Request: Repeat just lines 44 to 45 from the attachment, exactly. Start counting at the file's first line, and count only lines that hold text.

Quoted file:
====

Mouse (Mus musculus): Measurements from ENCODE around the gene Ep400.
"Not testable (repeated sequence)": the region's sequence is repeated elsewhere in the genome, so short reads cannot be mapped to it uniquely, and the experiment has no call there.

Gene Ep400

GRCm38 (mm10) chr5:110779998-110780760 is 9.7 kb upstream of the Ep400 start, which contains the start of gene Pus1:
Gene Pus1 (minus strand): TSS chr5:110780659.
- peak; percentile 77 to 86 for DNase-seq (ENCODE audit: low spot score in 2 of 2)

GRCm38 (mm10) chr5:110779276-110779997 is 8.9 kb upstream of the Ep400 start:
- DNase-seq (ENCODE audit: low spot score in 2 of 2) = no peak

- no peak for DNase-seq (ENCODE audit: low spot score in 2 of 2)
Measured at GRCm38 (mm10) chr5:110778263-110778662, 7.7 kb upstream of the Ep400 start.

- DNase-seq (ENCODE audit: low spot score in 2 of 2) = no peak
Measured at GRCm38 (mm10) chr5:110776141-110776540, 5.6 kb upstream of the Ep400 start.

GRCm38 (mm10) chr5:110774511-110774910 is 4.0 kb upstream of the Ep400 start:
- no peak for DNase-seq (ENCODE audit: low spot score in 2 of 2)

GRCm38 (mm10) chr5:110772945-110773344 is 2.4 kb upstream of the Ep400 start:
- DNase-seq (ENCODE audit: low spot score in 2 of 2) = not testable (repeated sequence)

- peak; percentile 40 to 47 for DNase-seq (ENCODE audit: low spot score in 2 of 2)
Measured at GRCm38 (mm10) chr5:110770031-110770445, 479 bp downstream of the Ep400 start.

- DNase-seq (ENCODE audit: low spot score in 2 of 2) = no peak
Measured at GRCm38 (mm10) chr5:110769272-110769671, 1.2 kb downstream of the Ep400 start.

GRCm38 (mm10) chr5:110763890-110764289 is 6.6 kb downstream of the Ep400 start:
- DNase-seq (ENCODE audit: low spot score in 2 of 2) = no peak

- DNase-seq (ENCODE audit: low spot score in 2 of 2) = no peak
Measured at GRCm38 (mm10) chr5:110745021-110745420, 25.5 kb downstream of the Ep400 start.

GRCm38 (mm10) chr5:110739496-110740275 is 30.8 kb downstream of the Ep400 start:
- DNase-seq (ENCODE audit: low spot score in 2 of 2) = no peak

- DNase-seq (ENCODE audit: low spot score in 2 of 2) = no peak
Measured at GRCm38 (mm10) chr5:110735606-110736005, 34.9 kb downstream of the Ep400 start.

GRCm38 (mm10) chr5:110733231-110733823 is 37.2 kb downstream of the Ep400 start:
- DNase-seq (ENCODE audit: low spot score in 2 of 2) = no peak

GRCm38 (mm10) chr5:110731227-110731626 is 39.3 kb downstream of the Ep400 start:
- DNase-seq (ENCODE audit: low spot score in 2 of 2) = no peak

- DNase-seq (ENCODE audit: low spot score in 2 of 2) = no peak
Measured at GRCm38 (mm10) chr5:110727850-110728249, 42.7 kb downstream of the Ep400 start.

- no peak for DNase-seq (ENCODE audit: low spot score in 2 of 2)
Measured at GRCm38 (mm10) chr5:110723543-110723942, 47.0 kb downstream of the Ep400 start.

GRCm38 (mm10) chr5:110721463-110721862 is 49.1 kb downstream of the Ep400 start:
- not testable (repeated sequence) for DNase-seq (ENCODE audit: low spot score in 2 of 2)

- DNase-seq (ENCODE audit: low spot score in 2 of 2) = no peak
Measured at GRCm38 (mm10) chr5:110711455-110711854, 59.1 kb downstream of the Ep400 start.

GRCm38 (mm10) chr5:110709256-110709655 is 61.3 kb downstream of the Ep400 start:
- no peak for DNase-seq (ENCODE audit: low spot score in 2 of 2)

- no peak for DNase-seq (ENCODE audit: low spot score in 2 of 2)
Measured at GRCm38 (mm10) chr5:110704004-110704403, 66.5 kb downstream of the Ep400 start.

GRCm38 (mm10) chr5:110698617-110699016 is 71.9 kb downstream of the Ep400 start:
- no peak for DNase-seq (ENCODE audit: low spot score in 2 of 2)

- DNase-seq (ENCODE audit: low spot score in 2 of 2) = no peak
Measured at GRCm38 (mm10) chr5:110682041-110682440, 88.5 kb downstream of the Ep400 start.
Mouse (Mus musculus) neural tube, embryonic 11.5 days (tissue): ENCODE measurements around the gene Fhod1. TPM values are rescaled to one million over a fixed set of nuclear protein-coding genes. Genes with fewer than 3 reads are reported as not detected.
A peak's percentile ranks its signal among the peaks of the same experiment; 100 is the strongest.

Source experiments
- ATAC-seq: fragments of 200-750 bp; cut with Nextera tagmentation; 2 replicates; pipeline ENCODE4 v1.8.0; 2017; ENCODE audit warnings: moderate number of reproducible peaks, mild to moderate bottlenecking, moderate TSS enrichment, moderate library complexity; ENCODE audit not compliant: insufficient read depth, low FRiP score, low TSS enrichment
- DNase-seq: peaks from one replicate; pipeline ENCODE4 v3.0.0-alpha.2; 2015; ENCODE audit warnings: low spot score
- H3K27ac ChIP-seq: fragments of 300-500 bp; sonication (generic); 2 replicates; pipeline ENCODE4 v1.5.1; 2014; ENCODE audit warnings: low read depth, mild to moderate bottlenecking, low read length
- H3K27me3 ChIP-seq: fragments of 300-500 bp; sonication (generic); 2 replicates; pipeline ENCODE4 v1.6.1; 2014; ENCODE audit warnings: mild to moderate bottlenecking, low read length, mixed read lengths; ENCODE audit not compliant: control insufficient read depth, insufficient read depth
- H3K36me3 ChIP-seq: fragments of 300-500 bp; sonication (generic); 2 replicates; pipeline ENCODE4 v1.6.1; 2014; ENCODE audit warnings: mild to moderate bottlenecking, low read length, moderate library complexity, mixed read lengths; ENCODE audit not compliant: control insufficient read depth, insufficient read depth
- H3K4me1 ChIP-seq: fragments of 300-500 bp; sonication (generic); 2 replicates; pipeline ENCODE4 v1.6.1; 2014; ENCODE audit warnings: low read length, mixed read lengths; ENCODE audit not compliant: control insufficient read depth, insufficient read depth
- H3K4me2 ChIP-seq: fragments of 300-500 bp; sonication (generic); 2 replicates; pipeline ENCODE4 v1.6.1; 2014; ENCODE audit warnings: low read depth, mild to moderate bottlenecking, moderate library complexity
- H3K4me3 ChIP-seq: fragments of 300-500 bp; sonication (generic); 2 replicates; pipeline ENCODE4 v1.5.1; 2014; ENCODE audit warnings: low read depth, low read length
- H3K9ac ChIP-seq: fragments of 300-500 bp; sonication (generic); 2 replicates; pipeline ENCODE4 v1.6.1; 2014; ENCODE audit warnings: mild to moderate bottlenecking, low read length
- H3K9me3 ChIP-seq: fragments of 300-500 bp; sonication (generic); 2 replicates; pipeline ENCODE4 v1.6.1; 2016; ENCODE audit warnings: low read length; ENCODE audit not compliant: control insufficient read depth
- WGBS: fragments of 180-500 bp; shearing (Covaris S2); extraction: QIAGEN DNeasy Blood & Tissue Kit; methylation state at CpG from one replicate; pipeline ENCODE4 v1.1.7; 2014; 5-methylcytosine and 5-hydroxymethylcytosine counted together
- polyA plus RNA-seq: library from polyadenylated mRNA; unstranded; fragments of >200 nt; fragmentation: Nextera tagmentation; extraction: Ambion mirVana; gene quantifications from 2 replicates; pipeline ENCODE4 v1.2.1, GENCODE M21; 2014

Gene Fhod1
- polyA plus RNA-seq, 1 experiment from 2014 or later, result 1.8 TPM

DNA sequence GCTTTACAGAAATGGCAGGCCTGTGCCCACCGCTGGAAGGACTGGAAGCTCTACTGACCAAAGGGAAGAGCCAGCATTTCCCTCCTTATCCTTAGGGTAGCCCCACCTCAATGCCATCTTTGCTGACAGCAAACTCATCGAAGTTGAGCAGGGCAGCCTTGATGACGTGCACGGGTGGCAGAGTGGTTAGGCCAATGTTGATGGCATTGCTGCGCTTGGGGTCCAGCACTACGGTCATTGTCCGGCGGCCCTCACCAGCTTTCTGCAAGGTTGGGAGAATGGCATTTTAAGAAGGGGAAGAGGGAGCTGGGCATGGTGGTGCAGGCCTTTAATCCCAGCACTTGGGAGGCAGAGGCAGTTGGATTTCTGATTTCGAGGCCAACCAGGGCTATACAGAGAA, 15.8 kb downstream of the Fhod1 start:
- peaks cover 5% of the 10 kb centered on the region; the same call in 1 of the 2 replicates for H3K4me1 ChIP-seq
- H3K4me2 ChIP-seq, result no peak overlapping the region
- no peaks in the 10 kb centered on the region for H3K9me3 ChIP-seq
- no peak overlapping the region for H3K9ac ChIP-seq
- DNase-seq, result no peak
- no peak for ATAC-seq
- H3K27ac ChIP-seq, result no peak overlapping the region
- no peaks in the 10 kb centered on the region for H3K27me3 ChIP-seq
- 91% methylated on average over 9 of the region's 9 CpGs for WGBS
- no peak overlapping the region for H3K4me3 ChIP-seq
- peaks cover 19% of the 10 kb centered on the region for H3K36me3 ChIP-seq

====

Measured at GRCm38 (mm10) chr5:110704004-110704403, 66.5 kb downstream of the Ep400 start.

GRCm38 (mm10) chr5:110698617-110699016 is 71.9 kb downstream of the Ep400 start: